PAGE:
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againſt agreed anſwer appeared armament attended authority becauſe believed bill brought called carried caſe cauſe charge clauſe Committee Commons conduct conſequence conſideration conſidered conſtitution Court danger duty Earl effect evidence fact firſt give given Government ground heard himſelf honourable honourable gentleman hoped Houſe Houſe adjourned importance intended intereſt Judges jury juſtice King knew laſt late learned letter libel Lordſhips Magiſtrates Majeſty Majeſty's matter means meaſure ment mind Miniſters moſt motion moved muſt nature neceſſary never noble Lord notice object obſerved obtained occaſion opinion Parliament peace perſons Porte preſent principle proceedings proclamation proper proved purpoſe queſtion reaſon received reform regard repeal reſpect Ruſſia ſaid ſame ſay ſhall ſhould ſituation ſome ſtated ſubject ſuch ſupport taken themſelves theſe thing thoſe thought tion uſe vote whole wiſhed
Page 352 - Supply ; and the Order of the Day being read for the Houfe to refolve itfelf into the faid Committee, Mr Philips J flood up, and fpoke to the following Effect : Debate on the Sir, Supply.
Page 143 - This species of universal subserviency, that makes the very servant who waits behind your chair the arbiter of your life and fortune, has such a tendency to degrade and abase mankind, and to deprive them of that assured and liberal state of mind, which alone can make us what we ought to be.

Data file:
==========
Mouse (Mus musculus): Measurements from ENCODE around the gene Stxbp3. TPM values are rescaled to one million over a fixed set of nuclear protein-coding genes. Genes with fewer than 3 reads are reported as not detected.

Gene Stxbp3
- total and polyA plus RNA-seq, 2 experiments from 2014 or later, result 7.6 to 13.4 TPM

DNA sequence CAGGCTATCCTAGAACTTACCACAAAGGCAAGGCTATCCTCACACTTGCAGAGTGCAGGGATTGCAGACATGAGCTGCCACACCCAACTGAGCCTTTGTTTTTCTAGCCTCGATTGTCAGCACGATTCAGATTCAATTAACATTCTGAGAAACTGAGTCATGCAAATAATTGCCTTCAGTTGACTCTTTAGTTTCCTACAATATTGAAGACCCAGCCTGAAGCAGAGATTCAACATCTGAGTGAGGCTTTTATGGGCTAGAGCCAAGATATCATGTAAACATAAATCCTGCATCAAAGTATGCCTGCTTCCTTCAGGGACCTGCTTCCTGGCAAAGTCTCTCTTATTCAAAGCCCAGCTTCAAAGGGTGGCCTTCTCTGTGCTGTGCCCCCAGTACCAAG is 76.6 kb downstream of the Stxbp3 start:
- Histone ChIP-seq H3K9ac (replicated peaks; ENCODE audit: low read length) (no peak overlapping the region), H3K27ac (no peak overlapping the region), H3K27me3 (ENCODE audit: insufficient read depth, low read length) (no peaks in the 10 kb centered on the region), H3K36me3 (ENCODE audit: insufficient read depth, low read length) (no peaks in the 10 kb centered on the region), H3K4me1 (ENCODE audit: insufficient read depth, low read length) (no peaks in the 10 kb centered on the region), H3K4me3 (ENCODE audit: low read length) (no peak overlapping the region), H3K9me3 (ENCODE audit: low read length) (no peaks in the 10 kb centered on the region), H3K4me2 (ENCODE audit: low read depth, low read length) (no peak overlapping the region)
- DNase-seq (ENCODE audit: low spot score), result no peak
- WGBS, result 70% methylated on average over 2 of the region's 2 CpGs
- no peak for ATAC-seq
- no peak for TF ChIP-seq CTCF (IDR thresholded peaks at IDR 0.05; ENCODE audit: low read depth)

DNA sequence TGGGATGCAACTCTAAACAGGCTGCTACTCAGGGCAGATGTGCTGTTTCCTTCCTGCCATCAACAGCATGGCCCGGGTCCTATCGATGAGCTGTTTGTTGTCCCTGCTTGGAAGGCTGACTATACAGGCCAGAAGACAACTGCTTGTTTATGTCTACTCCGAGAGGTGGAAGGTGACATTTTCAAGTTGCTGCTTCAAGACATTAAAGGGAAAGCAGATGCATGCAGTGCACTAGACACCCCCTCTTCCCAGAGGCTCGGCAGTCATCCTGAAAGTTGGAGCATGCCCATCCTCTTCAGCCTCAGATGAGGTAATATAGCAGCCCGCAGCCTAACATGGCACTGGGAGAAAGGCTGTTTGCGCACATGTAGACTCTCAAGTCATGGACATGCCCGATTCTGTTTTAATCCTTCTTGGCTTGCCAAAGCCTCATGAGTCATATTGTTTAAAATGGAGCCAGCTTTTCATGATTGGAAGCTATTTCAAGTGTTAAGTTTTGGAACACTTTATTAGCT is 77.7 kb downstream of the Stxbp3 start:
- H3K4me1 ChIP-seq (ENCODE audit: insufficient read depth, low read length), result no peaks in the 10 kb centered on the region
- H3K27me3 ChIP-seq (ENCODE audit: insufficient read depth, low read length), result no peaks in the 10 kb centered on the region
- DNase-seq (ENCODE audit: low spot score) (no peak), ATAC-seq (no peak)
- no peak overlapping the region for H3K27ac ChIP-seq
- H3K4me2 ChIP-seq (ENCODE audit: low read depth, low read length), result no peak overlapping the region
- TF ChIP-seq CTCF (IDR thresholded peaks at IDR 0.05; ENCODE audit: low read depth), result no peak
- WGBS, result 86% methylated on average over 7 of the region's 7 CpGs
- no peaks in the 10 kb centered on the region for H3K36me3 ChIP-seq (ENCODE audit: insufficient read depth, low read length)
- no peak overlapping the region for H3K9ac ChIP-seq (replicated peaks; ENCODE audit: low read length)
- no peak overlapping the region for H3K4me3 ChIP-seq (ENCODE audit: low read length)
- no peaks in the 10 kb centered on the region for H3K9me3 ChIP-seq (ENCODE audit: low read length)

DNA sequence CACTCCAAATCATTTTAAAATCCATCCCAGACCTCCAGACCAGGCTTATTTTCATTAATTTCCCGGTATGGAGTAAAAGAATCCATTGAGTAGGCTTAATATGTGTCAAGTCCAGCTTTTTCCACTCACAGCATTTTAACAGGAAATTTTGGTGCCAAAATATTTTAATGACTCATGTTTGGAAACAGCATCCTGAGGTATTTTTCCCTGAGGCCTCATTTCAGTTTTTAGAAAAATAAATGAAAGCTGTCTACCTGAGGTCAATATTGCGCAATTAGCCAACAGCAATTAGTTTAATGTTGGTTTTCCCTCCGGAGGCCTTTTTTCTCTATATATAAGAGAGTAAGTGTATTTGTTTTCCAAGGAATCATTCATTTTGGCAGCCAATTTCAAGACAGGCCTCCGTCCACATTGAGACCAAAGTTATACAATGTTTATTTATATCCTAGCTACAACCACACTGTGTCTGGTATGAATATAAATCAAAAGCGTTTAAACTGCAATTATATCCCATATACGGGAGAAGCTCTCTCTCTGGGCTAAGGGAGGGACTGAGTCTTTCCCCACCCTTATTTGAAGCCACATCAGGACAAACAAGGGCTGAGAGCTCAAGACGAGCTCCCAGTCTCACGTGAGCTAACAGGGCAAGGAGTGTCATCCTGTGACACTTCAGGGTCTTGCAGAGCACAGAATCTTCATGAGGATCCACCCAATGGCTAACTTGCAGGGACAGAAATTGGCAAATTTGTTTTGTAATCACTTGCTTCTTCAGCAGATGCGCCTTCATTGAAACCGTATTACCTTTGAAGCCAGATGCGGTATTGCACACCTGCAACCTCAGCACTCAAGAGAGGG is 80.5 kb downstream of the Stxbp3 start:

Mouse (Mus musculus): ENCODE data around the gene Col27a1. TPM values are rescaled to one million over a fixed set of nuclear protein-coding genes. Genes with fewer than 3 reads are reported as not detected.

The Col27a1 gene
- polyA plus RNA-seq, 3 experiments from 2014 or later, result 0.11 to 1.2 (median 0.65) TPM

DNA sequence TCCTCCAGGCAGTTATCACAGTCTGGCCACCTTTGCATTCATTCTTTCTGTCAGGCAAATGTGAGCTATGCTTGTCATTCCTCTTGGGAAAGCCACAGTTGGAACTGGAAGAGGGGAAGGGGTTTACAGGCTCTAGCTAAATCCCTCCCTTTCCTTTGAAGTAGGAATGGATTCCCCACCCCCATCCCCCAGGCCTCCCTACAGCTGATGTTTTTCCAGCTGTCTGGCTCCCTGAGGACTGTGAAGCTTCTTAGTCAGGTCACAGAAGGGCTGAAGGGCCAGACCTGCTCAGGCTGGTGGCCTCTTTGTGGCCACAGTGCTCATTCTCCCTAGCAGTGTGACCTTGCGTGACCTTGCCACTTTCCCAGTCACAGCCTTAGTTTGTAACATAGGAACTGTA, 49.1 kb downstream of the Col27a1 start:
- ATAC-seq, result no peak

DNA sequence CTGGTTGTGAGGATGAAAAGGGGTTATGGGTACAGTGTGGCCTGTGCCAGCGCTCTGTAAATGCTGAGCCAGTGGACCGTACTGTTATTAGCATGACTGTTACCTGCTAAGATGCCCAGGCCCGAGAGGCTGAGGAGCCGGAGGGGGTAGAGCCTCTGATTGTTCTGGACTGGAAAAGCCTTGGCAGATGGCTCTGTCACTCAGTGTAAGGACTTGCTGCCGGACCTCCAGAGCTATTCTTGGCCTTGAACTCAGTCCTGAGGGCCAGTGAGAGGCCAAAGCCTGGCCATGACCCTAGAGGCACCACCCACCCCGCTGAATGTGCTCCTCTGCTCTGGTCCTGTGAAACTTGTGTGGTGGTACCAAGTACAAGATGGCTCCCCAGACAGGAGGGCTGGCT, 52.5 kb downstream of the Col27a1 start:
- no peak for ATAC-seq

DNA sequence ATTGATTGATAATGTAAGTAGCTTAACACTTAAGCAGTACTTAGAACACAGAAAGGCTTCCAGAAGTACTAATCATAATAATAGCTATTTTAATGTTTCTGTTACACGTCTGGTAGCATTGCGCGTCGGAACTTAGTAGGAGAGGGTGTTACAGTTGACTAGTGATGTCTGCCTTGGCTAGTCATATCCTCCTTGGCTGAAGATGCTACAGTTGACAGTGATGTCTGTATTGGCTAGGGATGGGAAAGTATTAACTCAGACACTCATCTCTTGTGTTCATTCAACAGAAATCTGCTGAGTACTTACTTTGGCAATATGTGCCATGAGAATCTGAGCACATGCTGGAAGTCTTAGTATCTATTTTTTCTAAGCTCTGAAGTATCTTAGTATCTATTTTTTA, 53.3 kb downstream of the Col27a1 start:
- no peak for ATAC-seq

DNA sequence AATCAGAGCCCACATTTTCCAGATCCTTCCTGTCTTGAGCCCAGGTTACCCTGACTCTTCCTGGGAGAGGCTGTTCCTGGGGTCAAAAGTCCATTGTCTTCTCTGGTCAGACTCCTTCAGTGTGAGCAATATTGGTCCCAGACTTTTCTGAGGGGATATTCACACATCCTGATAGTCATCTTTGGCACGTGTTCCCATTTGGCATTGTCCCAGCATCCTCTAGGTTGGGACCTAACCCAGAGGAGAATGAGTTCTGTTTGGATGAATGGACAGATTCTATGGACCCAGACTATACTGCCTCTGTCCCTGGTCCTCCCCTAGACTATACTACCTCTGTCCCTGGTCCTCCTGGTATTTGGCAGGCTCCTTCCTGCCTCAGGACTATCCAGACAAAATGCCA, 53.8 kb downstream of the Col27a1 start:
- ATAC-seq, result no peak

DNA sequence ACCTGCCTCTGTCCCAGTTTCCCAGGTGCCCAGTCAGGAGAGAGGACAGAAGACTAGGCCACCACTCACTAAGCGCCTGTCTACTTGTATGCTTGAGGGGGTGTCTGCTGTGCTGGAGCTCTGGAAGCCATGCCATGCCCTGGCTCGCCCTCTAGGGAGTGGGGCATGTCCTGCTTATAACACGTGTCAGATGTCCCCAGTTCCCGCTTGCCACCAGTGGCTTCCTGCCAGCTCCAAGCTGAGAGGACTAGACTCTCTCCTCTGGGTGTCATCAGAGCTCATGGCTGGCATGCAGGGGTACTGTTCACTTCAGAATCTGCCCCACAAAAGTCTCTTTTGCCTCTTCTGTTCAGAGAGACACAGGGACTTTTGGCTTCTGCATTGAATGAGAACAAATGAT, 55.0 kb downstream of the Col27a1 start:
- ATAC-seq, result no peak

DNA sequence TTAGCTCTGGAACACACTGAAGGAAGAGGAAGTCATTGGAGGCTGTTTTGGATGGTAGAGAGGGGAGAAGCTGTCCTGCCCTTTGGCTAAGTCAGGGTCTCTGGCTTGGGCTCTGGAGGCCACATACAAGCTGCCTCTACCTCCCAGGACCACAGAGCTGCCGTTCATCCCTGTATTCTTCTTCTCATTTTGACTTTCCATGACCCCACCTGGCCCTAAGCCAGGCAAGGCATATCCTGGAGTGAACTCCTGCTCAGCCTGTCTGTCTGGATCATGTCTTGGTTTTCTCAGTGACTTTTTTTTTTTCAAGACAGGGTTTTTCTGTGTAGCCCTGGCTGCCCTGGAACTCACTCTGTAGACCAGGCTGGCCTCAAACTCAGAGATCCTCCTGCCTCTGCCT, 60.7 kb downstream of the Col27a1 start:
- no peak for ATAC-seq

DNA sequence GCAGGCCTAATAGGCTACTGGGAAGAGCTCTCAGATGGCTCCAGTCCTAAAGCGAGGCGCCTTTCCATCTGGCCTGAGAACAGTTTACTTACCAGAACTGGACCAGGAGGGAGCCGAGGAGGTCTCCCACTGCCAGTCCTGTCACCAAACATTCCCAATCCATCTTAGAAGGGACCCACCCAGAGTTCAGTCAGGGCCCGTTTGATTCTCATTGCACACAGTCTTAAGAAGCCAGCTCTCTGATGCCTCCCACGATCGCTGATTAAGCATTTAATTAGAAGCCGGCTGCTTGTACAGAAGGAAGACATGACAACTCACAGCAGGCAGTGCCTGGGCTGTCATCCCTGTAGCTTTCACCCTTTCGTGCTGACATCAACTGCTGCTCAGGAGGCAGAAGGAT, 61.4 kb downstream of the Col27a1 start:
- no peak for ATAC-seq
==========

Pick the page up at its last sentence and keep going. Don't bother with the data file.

Page 143 - ... of mind, which alone can make us what we ought to be, that I vow to God I would...
Page 49 - That an humble addrefs be prefented to his majefty, that he will be gracioufly pleafed to give directions...
Page 131 - And we do strictly charge and command all our magistrates in and throughout our kingdom of Great Britain, that they do make diligent inquiry, in order to discover the authors and printers >of...
Page 194 - Ame" rica ; and for more elfectually preventing the " clandeftine running of goods in the faid colonies " and plantations;" might be read. And the fame being read accordingly; he moved, " That this houfe will, upon this day feven" night, refolve itfelf into a committee of the " whole houfe, to take into confideration the duty " of 3d. per pound weight upon tea, payable in all " his majefty's dominions in America, impofed by " the faid act ; and alfo the appropriation of the
Page 38 - Ye horrid towers, the abode of broken hearts ; Ye dungeons, and ye cages of despair, That monarchs have supplied from age to age With music, such as suits their sovereign ears; The sighs and groans of miserable men ! There's not an English heart, that would not leap To hear that ye were fallen at last ; to know That even our enemies, so oft employed In forging chains for us, themselves were free.
Page 146 - But I agree, that if the House of Commons was reduced to its natural dependence on the people alone, and the present system of making it the exclusive part of government was continued, we should approach to a pure democracy more than our constitution warrants, or than I wish to see.
Page 408 - But, when the jury have read, and fufficiently underftood the paper charged, and the paper produced, fo as to be enabled to pronounce that they are the fame papers ; when the averments have been...
Page 342 - And it declares and enacts that on every trial of an indictment or information for a libel the jury may give a general verdict of guilty, or not guilty, upon the whole matter in issue, and shall not be required or directed by the judge to find the defendant guilty merely on the proof of the publication of the paper charged to be a libel, and of the sense ascribed to it in the record.